We are interesting in studying how chromosomes are organized and the molecular factors responsible for this organization. Our model systems are chromosome organization in bacteria (B. subtilis and E. coli) and in eukaryotes (Drosophila Melanogaster). We investigate these processes by developing and applying super-resolution, advanced microscopy and chromosome capture conformation methods.
Our most salient recent research focuses on the study of
We used microscopy methods to understand how DNA is organized in Drosophila cells
Cattoni, Cardozo-Gizzi, Georgieva, etal., Single-cell absolute contact probability detection reveals chromosomes are organized by multiple low-frequency yet specific interactions, Nat. Comm 2017
At the kilo- to megabase pair scales, eukaryotic genomes are partitioned into self-interacting modules or topologically associated domains (TADs) that associate to form nuclear compartments. Here, we combine high-content super-resolution microscopies with state-of-the-art DNA-labeling methods to reveal the variability in the multiscale organization of the Drosophila genome. We find that association frequencies within TADs and between TAD borders are below ~10%, independently of TAD size, epigenetic state, or cell type. Critically, despite this large heterogeneity, we are able to visualize nanometer-sized epigenetic domains at the single-cell level. In addition, absolute contact frequencies within and between TADs are to a large extent defined by genomic distance, higher-order chromosome architecture, and epigenetic identity. We propose that TADs and compartments are organized by multiple, small-frequency, yet specific interactions that are regulated by epigenetics and transcriptional state.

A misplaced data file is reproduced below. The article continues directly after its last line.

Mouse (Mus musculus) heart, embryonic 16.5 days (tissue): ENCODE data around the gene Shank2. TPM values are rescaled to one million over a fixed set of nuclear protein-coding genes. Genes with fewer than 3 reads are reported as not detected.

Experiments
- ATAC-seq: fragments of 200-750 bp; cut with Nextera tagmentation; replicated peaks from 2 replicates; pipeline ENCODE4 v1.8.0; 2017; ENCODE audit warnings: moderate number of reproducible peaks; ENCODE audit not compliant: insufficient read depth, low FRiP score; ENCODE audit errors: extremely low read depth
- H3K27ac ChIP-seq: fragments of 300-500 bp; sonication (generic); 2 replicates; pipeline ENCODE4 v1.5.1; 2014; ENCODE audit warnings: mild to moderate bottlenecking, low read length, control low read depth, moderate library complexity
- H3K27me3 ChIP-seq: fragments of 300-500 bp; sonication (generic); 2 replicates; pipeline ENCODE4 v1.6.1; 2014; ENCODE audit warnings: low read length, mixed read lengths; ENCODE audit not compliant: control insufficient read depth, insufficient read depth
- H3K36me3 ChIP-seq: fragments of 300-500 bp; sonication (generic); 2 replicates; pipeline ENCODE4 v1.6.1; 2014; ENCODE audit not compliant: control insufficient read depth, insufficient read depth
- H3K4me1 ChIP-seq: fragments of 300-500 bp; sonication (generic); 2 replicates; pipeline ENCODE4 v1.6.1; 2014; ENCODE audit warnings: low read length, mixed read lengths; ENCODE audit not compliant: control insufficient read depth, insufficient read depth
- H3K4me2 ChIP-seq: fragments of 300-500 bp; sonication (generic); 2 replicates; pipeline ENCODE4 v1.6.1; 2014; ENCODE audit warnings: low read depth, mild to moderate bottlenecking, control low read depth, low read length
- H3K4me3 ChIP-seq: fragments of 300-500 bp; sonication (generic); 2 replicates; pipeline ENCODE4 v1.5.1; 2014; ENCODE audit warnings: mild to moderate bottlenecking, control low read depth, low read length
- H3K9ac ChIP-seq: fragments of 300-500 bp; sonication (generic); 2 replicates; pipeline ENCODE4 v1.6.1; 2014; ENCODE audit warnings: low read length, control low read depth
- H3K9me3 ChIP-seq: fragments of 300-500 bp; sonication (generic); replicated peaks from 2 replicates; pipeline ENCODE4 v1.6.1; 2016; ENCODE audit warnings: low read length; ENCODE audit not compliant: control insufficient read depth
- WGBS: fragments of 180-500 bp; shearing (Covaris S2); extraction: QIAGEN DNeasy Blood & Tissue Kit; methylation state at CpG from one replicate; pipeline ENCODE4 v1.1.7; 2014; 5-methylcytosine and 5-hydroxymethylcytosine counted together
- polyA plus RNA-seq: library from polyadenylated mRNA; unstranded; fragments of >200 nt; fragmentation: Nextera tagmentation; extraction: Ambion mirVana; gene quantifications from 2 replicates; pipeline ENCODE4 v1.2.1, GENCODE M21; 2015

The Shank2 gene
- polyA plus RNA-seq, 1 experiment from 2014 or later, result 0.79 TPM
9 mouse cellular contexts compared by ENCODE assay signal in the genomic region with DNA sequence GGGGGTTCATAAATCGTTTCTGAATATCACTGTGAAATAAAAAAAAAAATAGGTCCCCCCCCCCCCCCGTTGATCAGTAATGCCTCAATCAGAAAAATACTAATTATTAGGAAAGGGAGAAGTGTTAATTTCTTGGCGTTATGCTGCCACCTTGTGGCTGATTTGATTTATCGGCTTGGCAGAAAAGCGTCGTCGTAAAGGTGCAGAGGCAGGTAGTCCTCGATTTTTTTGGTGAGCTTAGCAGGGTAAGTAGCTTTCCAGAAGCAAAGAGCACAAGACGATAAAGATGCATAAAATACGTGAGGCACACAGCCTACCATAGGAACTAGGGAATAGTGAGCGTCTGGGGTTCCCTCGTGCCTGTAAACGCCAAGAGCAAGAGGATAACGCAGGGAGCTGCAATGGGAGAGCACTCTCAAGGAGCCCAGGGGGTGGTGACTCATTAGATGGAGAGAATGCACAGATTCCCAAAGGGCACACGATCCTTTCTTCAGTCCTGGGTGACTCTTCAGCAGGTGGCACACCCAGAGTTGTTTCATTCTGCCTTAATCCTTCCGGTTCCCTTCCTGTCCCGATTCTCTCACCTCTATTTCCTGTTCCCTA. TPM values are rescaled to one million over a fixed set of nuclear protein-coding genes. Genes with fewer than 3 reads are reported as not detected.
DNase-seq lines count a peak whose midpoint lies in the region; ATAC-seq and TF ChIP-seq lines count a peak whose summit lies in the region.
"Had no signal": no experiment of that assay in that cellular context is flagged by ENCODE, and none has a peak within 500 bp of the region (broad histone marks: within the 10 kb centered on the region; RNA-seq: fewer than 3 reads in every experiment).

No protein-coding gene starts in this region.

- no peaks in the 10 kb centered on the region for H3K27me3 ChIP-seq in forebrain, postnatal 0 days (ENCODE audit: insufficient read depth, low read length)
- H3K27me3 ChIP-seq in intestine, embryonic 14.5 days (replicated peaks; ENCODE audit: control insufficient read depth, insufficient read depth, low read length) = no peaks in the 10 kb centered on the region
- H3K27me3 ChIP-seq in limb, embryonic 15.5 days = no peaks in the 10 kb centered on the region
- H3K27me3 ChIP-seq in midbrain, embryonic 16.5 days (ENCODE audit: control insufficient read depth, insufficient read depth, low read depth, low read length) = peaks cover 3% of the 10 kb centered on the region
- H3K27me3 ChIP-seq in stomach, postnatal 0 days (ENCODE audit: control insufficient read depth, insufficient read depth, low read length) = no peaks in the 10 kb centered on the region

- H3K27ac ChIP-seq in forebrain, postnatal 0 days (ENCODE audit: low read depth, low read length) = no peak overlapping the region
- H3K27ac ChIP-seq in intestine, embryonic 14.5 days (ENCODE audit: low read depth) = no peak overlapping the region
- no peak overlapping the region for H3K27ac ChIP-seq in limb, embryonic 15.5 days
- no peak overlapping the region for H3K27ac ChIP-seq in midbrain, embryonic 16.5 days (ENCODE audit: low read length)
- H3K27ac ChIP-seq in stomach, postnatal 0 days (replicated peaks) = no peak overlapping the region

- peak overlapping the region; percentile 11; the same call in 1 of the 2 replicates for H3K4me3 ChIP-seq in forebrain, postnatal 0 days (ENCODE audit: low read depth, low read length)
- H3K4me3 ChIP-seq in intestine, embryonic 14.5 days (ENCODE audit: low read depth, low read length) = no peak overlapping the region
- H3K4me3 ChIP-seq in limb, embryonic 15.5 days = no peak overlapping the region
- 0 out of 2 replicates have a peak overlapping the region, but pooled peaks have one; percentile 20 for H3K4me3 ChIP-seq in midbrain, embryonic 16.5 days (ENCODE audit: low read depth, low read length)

The architecture of the B. subtilis chromosome using super-resolution and 3C-methods (Marbouty et al. Condensin- and replication-mediated dynamic folding of a bacterial chromosome and its origin domain revealed by super-resolution imaging and Hi-C, Mol Cell 2015).
The role of chromatin insulators in chromosome architecture in Drosophila (Vogelmann, et al. Chromatin insulator factors involved in long-range DNA interactions and their role in the folding of the Drosophila genome . PLoS Genetics 2014).
We have also contributed recently a number of reviews on these topics, focusing on